At the end of the day, how the regulator will play this out, is once someone complains that they are in breach of POPI, they will investigate and Vuma will need to prove to them that they acted within the confines of the act. If they are unable to do so, they will simply be dragged infront of the High Court and a judge will make a ruling.

Much of POPI will still play out in courts.
 

DA-LION-619

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Unless they are either registered as a public body or there is a specific law which imposes such duty on them, they cannot claim any exemption, whatsoever, under Section 38. That is that. They need to be fully compliant with the POPI Act.

Remember, POPI Act does not outlaw marketing, processing of information, gathering information, taking photographs, or whatever. It merely regulates how the information is processed and what a company or public body does with that information and it places a duty on them to protect the data.

So, they can continue monitoring, but they will not get any Section 38 exemption.
Like I said precedence set in court, a request from the SIU or Hawks changes the dynamics.
Data can be reprocessed on request.
 

rvZA

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Like I said precedence set in court, a request from the SIU or Hawks changes the dynamics.

It would indeed, but that would not require 24-hour monitoring infitely. No court would ever grant such order, nor would any such institution have the right to request it. Again, as with any other normal company, they will need to ensure that they remain compliant with the Act.
 

DA-LION-619

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It would indeed, but that would not require 24-hour monitoring infitely. No court would ever grant such order, nor would any such institution have the right to request it. Again, as with any other normal company, they will need to ensure that they remain compliant with the Act.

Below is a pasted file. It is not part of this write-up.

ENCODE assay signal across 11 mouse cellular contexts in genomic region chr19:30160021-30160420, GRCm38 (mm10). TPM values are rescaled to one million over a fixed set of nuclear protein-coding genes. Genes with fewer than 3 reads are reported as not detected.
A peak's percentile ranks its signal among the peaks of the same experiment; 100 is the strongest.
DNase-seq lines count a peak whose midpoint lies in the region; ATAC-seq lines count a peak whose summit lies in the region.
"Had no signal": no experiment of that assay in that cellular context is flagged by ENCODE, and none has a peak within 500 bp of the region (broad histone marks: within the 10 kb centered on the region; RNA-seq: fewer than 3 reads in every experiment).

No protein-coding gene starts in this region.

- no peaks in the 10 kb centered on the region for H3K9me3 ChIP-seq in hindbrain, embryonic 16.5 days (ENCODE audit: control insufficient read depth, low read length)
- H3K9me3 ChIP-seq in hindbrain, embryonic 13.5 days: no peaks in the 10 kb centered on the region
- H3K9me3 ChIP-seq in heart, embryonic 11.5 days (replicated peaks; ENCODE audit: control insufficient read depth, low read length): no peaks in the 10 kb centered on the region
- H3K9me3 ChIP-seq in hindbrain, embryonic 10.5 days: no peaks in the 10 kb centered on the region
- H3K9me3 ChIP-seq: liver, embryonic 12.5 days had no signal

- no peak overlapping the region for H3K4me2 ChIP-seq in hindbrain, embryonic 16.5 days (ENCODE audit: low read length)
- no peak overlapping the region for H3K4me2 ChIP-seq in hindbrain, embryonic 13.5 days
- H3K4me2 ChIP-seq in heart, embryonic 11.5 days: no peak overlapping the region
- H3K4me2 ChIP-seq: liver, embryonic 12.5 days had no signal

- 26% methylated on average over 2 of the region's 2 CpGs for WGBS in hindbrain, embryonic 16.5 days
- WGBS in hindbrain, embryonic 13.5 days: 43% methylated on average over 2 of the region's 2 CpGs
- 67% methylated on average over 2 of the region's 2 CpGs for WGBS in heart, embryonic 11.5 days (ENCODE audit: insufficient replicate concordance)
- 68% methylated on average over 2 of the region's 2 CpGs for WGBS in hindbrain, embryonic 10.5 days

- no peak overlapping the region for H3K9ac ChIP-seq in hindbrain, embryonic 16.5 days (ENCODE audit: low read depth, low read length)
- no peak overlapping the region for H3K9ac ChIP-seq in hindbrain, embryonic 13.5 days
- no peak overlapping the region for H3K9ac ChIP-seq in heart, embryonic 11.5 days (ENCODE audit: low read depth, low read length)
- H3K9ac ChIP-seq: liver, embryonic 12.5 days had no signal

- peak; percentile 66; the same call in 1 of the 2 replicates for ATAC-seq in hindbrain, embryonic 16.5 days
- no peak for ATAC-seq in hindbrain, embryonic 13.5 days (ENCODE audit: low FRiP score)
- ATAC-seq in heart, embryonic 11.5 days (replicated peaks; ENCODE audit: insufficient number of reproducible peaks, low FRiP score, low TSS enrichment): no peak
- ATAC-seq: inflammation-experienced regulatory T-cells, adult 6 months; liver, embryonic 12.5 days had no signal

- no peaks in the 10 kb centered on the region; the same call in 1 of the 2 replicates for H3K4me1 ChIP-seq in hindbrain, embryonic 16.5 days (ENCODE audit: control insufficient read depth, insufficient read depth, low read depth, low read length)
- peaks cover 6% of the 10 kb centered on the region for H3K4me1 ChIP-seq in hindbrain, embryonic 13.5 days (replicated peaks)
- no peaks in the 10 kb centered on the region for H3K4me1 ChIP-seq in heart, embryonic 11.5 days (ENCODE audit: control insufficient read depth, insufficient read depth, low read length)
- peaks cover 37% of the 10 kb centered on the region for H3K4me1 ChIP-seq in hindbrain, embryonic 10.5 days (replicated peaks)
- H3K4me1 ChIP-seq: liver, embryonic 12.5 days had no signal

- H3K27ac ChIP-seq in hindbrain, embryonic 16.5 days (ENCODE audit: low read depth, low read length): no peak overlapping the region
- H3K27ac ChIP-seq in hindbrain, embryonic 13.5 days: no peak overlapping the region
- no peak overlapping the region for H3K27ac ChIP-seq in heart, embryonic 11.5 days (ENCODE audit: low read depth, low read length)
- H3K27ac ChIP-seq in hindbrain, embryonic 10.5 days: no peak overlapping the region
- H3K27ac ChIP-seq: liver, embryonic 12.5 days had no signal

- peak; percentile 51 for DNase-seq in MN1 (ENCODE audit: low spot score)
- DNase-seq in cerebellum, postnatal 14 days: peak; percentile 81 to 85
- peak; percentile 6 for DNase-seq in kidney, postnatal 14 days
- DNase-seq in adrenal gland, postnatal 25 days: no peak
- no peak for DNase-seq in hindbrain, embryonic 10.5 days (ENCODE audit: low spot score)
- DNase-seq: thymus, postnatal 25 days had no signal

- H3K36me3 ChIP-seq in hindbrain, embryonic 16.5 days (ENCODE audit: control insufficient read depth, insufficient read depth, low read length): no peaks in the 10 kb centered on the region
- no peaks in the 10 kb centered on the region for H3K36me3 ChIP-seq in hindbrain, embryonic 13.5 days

Like I said data can be reprocessed.
It’s not part of standard business operation.
lol if you think such things don’t happen…
 

Mekon

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Yes, this does not only apply to normal birthday parties. This affects any person taking a photograph anywhere, in public or not. No person can publish such photograph anywhere without first obtaining permission from every person in that photograph.
People taking ariel photographs of looters are going to have their work cut out for them...
 

garp

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I have no issue with the intention of an act to prevent the abuse of personal information. I have immense issue with legislation that is so loosely or poorly drafted that it will require its citizenry to be cannon fodder in the legal system just so that we can get precedent on every practical aspect of the law.

There should be an amendment to the constitution that says that any new legislation is automatically invalidated if more than x number of court cases arise to resolve its implementation within 2 yrs of its promulgation. This would force lawmakers to get their act together.
 

rvZA

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People taking ariel photographs of looters are going to have their work cut out for them...

Anyone can still basically take photographs, even businesses, as long as it is used for pure personal reasons. But, you are right if their intention is to publish the photographs or images anywhere or sell it. The best solution would be to do what Google does on their street view... blur out all personal identifiable information, including faces.
 

rvZA

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I have no issue with the intention of an act to prevent the abuse of personal information. I have immense issue with legislation that is so loosely or poorly drafted that it will require its citizenry to be cannon fodder in the legal system just so that we can get precedent on every practical aspect of the law.

There should be an amendment to the constitution that says that any new legislation is automatically invalidated if more than x number of court cases arise to resolve its implementation within 2 yrs of its promulgation. This would force lawmakers to get their act together.

Agreed, the knowledge and experience among our lawmakers actually require something like this. POPI Act is one of the latest acts that prove this.
 

ForceFate

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And, before you continue to spread your fake news about POPI not being law but rather a guideline and people can post CCTV footage without permission and you get a lot of people into legal trouble: